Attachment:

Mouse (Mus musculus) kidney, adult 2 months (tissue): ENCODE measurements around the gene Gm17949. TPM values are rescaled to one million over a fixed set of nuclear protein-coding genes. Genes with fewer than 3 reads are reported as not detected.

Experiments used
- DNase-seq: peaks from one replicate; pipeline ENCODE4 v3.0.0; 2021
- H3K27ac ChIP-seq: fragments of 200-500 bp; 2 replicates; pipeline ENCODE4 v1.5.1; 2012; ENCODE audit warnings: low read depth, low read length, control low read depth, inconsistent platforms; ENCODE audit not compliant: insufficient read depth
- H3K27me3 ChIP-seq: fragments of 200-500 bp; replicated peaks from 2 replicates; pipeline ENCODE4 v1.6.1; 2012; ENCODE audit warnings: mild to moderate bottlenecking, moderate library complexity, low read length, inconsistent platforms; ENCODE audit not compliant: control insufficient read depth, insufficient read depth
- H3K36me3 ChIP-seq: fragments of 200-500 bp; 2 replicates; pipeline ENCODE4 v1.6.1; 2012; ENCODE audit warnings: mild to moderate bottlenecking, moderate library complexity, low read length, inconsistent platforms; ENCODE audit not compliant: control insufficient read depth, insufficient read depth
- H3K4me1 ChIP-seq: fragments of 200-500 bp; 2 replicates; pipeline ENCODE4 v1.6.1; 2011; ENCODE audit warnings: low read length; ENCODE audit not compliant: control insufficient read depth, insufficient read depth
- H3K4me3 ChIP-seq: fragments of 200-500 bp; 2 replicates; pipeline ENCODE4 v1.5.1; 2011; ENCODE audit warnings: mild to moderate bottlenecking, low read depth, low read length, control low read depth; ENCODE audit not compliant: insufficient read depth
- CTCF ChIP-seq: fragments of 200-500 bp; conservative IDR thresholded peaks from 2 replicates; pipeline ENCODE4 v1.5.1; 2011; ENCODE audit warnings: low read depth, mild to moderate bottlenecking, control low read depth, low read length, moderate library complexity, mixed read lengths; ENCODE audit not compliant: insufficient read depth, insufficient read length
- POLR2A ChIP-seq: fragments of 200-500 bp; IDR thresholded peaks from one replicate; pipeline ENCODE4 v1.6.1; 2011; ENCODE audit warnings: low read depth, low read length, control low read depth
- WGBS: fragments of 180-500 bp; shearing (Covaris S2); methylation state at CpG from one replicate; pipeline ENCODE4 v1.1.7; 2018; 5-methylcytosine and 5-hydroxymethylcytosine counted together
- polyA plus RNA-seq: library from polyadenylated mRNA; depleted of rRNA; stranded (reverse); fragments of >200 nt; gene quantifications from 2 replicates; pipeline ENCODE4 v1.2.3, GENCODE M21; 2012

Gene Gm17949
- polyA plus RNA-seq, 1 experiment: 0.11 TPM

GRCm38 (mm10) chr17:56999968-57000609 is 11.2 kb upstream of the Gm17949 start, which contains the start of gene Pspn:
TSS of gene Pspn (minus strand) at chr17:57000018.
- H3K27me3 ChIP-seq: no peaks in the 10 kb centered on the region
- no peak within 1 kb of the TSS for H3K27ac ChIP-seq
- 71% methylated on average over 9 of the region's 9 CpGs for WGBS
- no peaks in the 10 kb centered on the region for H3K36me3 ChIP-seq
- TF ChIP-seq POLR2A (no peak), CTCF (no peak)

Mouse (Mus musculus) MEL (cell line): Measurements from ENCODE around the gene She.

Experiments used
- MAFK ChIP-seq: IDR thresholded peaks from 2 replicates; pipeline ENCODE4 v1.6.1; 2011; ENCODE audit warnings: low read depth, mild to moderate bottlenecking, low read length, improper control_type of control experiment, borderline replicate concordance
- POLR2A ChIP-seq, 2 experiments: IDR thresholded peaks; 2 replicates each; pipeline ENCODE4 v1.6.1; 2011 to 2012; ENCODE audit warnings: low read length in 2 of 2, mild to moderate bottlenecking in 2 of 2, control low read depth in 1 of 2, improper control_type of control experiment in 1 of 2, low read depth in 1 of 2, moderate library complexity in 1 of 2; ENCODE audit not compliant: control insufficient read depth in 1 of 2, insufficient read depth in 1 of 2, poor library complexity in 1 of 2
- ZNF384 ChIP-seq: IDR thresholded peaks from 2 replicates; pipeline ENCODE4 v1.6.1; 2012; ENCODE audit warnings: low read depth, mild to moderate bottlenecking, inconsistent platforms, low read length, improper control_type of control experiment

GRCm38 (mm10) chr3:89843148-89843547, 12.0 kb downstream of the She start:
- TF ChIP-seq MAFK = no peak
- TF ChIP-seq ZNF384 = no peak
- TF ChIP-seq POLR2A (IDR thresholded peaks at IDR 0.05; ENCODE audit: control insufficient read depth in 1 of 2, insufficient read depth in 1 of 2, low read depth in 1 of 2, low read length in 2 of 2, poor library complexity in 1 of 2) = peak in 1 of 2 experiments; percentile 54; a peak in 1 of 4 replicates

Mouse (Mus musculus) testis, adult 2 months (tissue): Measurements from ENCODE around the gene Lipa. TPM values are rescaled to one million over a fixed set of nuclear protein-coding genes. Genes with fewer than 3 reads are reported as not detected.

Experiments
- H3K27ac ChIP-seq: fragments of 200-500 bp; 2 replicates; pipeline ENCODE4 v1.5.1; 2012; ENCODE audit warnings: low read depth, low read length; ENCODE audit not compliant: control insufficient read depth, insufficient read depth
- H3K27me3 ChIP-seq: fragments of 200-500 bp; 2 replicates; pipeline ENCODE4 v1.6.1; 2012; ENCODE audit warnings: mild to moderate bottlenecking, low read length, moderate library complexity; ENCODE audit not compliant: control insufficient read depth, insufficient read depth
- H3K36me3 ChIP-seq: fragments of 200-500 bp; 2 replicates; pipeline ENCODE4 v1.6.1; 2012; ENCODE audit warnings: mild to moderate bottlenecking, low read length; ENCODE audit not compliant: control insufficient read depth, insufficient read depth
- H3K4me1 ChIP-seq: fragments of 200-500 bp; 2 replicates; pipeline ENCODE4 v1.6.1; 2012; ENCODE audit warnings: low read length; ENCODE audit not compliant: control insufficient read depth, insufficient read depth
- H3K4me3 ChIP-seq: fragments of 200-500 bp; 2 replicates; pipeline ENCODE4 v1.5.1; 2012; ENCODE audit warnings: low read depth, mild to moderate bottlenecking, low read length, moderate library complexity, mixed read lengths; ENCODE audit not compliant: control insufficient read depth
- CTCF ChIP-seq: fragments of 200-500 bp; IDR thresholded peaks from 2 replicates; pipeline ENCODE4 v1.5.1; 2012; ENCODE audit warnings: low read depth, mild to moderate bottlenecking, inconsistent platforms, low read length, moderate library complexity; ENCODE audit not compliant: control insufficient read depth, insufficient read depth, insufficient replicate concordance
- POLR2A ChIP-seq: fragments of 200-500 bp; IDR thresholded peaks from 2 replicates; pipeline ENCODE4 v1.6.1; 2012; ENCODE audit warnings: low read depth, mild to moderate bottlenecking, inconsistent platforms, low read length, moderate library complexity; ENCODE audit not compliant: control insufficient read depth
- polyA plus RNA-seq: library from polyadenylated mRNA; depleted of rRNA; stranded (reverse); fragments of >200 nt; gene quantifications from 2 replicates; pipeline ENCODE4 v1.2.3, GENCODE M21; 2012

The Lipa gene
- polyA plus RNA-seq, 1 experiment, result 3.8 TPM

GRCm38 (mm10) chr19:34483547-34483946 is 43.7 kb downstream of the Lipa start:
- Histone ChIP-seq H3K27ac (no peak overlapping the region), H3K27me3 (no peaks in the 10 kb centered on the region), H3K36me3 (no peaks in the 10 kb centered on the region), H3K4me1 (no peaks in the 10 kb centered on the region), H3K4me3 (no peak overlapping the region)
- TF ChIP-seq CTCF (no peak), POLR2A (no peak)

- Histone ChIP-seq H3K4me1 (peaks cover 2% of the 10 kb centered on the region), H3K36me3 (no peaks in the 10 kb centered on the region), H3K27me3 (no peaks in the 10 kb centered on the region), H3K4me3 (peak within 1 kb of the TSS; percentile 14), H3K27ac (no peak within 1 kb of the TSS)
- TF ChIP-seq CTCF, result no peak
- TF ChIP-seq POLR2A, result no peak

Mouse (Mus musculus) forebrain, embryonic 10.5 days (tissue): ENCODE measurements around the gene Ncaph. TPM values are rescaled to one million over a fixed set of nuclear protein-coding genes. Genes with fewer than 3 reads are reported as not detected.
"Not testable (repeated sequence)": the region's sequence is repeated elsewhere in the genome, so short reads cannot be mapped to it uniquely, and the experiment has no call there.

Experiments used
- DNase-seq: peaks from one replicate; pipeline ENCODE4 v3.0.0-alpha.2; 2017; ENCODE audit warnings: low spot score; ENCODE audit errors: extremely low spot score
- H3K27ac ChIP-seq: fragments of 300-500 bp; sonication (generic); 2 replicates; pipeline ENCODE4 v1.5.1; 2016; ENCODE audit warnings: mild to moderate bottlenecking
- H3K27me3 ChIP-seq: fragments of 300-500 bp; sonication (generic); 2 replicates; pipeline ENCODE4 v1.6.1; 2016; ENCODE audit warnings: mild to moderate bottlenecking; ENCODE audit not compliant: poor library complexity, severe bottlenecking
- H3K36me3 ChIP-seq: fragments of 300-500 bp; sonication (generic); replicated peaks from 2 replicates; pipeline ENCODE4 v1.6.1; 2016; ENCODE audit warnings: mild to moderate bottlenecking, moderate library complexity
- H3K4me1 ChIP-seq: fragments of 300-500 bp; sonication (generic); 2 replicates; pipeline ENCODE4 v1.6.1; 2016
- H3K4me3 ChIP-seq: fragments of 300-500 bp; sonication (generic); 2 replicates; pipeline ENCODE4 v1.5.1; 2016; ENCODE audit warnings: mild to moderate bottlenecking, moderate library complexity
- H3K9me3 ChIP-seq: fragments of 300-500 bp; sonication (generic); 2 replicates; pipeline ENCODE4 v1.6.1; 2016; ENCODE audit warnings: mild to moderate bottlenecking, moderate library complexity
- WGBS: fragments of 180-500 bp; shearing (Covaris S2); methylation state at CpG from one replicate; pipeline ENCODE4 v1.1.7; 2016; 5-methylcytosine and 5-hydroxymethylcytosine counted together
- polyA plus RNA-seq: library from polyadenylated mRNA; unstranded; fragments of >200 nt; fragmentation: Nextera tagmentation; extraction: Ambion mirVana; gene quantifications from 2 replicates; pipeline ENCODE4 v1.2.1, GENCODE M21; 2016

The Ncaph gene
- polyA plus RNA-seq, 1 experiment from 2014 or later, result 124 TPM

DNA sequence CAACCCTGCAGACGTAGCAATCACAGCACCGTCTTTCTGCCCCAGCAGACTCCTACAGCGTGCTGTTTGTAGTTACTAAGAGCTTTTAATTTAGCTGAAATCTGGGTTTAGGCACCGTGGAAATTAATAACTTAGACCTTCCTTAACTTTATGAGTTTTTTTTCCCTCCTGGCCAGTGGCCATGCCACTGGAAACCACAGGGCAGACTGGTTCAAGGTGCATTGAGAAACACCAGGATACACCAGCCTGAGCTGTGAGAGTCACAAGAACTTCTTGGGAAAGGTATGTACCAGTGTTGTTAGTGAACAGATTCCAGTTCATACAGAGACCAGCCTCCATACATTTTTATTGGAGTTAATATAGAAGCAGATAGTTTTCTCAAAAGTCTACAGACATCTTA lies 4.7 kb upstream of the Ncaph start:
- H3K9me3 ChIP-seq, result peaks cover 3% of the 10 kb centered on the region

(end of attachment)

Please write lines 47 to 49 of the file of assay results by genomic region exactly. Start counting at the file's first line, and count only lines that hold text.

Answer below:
- TF ChIP-seq CTCF, result no peak
- TF ChIP-seq POLR2A, result no peak

Mouse (Mus musculus) forebrain, embryonic 10.5 days (tissue): ENCODE measurements around the gene Ncaph. TPM values are rescaled to one million over a fixed set of nuclear protein-coding genes. Genes with fewer than 3 reads are reported as not detected.